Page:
Also, I knew right away WITHOUT seeing the booklet that Avremi G did not arrange the whole cd. Avremi seems to take the couple of instruments he decides to work with and sticks to them, and it almost has the same sound as a concert, where it is the same couple of instruments for it all. Other arrangers seem to be more flexible at arrangements. For example, I never heard an arrangement like Yesh Tikvah (or bentsh bentsh for that matter) coming from Avremi.
    Though Avremi, you have always had a very Chassidishe Yiddishe taam in your arrangements. I say this as a Lubavitcher and a relative of yours ;)
    You seem to have revived the pure Yiddish spirit in the four songs you arranged, and meine tefillin is your work – what a masterpiece!
    On the album, the opening song is good, but starts off a bit on the low not exciting side. I don;t know why, but A Fried starts his Chassidishe albums on the not exciting side. Don;t know why.
    And I still stick to my comment that his Shtick and commentary is too much. A little is always nice and Heimish, but every ten seconds for more is at times a bit too much.

  9. Meir says:

    Favorite Yiddish Vocabulary Word: Fareeble

  10. Meir says:


    I feel like Fried likes his Chabad and Yiddish albums a bit “under-arranged”. The idea being that it’s less about the music than the lyrics and feeling of the songs. Highly arranged music (i.e. a huge string section coupled with heavy electric guitar etc…) would take the spotlight off the more central lyrics and feel/”hergish” of the album.

    Kudos to Avromi G. for all his excellent work in this area. To this day my all time favorite arrangements on an album remain Avromi G’s incomparable arrangements on Fried’s “Aveinu Malkeinu” especially the song “Ein od Milvado”.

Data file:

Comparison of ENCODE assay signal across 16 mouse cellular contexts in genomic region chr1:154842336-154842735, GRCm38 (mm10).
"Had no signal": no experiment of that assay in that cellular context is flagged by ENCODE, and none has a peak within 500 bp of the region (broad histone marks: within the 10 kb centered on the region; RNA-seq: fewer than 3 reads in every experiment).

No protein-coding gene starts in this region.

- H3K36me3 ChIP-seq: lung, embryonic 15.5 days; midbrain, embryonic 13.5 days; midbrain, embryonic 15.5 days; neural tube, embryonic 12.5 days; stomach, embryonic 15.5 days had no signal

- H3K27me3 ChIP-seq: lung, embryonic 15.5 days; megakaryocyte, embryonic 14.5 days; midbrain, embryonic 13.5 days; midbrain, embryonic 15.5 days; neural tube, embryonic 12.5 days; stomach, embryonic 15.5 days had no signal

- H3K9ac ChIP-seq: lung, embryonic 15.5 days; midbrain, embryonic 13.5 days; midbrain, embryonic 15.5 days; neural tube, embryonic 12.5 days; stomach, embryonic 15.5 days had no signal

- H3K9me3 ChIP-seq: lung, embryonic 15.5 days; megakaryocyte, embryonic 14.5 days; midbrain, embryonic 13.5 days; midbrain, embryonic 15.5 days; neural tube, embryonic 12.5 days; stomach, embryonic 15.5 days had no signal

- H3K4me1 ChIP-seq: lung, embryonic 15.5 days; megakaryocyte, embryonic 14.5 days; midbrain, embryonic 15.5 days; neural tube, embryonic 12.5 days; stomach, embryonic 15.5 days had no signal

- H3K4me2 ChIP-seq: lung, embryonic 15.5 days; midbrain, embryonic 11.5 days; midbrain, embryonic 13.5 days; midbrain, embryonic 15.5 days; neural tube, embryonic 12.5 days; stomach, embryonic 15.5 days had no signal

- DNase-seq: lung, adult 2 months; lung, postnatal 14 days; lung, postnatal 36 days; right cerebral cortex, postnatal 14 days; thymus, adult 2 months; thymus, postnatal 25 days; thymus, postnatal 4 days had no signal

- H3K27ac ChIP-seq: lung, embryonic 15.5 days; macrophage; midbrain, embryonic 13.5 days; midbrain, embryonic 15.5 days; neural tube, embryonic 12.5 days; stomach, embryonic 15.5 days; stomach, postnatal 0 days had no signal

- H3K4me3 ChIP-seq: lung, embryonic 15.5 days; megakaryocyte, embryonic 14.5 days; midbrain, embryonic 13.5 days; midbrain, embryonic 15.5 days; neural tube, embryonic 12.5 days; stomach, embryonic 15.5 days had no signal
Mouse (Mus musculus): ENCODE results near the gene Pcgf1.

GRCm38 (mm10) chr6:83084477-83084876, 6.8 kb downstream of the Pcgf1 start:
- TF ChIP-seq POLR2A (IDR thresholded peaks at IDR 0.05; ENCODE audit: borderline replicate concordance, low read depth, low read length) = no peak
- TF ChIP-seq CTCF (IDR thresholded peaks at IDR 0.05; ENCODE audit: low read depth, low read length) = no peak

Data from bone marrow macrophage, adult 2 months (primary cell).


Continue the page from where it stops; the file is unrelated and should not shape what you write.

11. Avremi G says:

    Chosid, appreciate the comments. On Mein Tfilin I used 22 musicians. So much for a ‘couple of instruments’. If you mean that I have a proclivity toward the acoustic/orchestral sound (vs. electronic/techno)- guilty as charged! Check out Tana by Dovid Gabay – a techno arrangement I did some years ago.

  12. Music613 says:

    Thank you Avremi G. for the beautiful arrangements.
    A special Yasher Koach for the stunning arrangement of Mein Tefilin.

    IMHO what made Mein Tefillin so uplifting was the perfect timing of the lyrics, orchestration and Averemels piercing cry Mein Tfilin.

    All in all Mein Teffilin just klapped. It wasn’t a theatrical piece as some of the other numbers in this album; but rather it was told in story form, in true Yom Tov Ehrlich mode. (Similar to MBD’s Hillel in Ich hub gevart)

    In summary: Ersht Classic.

  13. Harold Gee says:

    I am going to buy this CD as soon as possible, having just heard the Album excerpts and whole of Arois. I just can’t understand how Arois only got 3 stars. This song had ‘Inspiration’ written all over it. You just have to look at the cover,scenery and instrumentalists to realise this. I would like learn the Yiddish words so I hope they are written somewhere on or with the album.

  14. Hislahavus says:

    :-) Boy, my star ratings on this article really disagree with you guys! Zol Zain – I write what I feel, and I’m just happy that everyone is enjoying this beautiful album so much! Aderaba; better everyone should think the songs are even better than I thought than the opposite… The Yiddish lyrics are written out in the liner notes that come with the CD.